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What Does a Certified Wound Specialist Do?

A good wound specialist recognizes the overall benefit of not rushing the wound care treatment.
A certified wound specialist helps manage wounds.
Wound care nurses often provide immediate care in hospital emergency rooms.
A certified wound specialist may help teach patients about caring for their wounds at home.
Article Details
  • Written By: D. Jeffress
  • Edited By: Jenn Walker
  • Last Modified Date: 23 October 2014
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A certified wound specialist is a nurse who is specially qualified to provide expert wound care. A specialist must fulfill specific training and testing requirements to ensure that he or she is prepared to clean, treat, and dress wounds from acute injuries and surgical procedures. In addition, a certified wound specialist provides expert advice and education to patients and caregivers about at-home wound care. A professional may work in a general hospital, emergency room, assisted living facility, home health agency, or one of a number of other health-care settings.

Wound care nurses who are employed in emergency rooms are often confronted with severe wounds from direct injuries. They provide immediate care by thoroughly cleaning lesions, applying antibiotics, and dressing wounds with bandages. Some nurses are qualified to stitch or suture wounds at the recommendation of doctors. Certified wound specialists who work in general hospital units typically have similar duties, but their focus is on promoting healing and patient education rather than emergency care.

Following successful surgeries and inpatient hospital stays, a certified wound specialist can teach the patient about caring for his or her wounds at home. The specialist might demonstrate the proper way to apply antibiotics or dress a lesion, and outline warning signs to watch for that might indicate infection. In addition, the specialist can explain preventive measures, based on the patient's health and specific medical conditions, to avoid future wounds and hospital visits.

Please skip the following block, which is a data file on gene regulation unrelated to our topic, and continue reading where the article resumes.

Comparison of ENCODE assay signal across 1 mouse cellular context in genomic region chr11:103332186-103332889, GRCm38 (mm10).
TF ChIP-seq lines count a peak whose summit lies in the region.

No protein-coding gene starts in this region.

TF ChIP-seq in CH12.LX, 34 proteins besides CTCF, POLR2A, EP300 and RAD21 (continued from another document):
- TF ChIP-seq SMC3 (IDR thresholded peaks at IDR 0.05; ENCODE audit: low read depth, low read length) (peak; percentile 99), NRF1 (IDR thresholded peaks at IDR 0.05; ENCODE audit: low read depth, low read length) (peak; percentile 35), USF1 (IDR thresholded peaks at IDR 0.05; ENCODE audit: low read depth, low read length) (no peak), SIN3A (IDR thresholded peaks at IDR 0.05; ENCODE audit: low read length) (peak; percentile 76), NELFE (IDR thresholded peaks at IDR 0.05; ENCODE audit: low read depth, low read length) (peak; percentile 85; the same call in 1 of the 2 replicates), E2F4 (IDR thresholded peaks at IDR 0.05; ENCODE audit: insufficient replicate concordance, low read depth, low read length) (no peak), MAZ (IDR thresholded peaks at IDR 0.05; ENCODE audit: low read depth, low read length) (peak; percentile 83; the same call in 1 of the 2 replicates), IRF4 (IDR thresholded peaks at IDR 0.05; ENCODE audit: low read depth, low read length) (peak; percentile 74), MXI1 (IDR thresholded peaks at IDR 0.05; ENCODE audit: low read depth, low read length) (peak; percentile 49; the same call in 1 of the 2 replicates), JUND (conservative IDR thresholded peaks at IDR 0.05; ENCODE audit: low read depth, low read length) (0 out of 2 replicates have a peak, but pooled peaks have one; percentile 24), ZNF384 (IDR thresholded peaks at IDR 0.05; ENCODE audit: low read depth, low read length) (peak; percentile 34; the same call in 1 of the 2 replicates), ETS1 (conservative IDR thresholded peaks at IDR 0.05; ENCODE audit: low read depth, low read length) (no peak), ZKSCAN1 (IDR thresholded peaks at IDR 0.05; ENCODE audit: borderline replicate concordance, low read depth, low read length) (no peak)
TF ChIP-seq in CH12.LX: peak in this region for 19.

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A certified wound specialist who works at a nursing home or a home health care agency provides routine wound care for patients with chronic conditions. He or she regularly visit patients, checking for new lesions and treating existing wounds. Patients who are confined to beds or wheelchairs may have bedsores that do not heal easily. The nurse dresses and pads sores as needed and tries to adjust patients' positions in their beds to take pressure off of their wounds.

The specific title of certified wound specialist is reserved for individuals in the United States who meet the requirements set by the American Academy of Wound Management (AAWM). Health-care professionals in other countries can pursue credentials from respected national certification boards. In order to earn certification from the AAWM, a person usually needs to earn at least an associate's degree in nursing, hold registered nurse credentials, and gain at least two years of experience in wound care. Applying for AAWM membership and passing a detailed written exam is necessary to earn the certified wound specialist designation. In order to maintain credentials, a nurse typically needs to take continuing education classes and periodic re-certification tests throughout his or her career.

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